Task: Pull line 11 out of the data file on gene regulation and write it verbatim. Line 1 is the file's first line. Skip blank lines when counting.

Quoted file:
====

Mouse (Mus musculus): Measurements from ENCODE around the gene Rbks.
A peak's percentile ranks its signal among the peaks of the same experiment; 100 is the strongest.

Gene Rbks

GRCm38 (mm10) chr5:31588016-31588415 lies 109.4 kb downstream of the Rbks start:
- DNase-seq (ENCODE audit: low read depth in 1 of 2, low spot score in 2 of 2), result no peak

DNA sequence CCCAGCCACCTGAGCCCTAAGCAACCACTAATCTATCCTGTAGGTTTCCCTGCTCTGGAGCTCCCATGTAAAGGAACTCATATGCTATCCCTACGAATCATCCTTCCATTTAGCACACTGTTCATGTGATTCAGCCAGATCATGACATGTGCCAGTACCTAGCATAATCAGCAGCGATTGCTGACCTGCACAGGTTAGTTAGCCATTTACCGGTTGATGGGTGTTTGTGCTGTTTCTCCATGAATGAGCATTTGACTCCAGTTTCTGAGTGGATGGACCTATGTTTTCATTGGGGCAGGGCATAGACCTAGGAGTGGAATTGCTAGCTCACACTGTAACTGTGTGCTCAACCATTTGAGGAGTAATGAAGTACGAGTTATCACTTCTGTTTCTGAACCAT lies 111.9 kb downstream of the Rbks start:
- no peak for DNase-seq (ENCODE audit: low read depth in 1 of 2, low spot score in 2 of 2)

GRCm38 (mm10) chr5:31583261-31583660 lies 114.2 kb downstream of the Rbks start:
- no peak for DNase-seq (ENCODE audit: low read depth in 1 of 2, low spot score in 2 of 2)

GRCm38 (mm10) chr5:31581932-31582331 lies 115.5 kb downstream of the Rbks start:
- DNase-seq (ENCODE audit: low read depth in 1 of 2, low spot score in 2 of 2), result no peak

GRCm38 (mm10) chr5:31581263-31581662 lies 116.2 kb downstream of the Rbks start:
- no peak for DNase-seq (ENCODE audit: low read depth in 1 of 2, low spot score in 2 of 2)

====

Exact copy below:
- DNase-seq (ENCODE audit: low read depth in 1 of 2, low spot score in 2 of 2), result no peak